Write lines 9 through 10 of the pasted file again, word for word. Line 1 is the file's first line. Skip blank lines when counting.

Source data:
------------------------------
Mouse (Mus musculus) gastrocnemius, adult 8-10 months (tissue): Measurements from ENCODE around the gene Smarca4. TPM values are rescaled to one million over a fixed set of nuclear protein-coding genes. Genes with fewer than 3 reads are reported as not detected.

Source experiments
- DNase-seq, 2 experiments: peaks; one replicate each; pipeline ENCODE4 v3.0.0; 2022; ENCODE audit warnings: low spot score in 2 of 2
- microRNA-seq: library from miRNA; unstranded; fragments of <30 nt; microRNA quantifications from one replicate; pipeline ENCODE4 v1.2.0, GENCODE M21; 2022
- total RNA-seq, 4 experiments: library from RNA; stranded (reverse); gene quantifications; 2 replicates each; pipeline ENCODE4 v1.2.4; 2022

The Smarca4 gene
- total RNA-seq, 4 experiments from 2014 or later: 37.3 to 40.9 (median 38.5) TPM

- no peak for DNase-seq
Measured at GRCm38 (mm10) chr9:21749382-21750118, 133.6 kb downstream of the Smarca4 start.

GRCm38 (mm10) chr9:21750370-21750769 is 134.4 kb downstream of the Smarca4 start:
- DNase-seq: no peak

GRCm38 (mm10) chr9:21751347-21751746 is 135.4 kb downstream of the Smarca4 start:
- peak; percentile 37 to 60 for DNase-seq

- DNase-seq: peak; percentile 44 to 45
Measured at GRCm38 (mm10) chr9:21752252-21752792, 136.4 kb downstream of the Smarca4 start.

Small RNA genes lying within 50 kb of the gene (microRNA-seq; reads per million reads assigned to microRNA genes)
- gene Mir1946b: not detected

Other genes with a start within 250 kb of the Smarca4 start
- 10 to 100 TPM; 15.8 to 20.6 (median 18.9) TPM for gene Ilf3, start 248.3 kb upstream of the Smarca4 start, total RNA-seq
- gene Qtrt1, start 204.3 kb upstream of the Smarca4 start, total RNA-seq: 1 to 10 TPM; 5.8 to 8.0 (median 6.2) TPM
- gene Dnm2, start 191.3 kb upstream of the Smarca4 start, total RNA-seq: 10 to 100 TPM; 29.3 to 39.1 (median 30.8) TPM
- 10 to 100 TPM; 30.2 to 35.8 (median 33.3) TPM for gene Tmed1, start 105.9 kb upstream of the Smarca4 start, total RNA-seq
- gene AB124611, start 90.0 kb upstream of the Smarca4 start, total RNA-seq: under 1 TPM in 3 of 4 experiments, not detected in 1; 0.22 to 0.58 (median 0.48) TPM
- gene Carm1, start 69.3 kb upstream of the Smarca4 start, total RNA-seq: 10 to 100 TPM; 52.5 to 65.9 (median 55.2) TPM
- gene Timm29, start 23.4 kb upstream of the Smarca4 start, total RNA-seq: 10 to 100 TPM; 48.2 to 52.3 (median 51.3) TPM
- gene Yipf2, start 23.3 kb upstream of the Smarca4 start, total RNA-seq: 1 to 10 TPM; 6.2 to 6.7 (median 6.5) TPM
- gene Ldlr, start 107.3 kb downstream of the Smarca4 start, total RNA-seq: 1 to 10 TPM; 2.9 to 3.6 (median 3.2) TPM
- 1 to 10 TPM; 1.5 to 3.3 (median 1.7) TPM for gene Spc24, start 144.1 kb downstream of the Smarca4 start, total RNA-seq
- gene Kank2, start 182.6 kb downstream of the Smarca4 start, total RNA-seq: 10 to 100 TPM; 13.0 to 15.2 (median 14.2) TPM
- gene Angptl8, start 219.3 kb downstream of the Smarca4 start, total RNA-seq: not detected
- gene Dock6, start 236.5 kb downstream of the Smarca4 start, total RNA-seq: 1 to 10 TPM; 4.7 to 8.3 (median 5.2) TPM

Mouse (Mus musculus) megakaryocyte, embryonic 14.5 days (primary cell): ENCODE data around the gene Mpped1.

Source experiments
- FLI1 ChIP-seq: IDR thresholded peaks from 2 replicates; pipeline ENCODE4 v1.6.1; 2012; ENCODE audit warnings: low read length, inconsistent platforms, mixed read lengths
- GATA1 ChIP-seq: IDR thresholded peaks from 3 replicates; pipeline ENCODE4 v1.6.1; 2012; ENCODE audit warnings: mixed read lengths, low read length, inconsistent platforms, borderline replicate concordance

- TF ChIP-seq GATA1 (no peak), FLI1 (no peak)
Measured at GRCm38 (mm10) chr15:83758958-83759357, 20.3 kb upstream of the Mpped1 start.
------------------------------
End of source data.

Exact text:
Measured at GRCm38 (mm10) chr9:21749382-21750118, 133.6 kb downstream of the Smarca4 start.

GRCm38 (mm10) chr9:21750370-21750769 is 134.4 kb downstream of the Smarca4 start: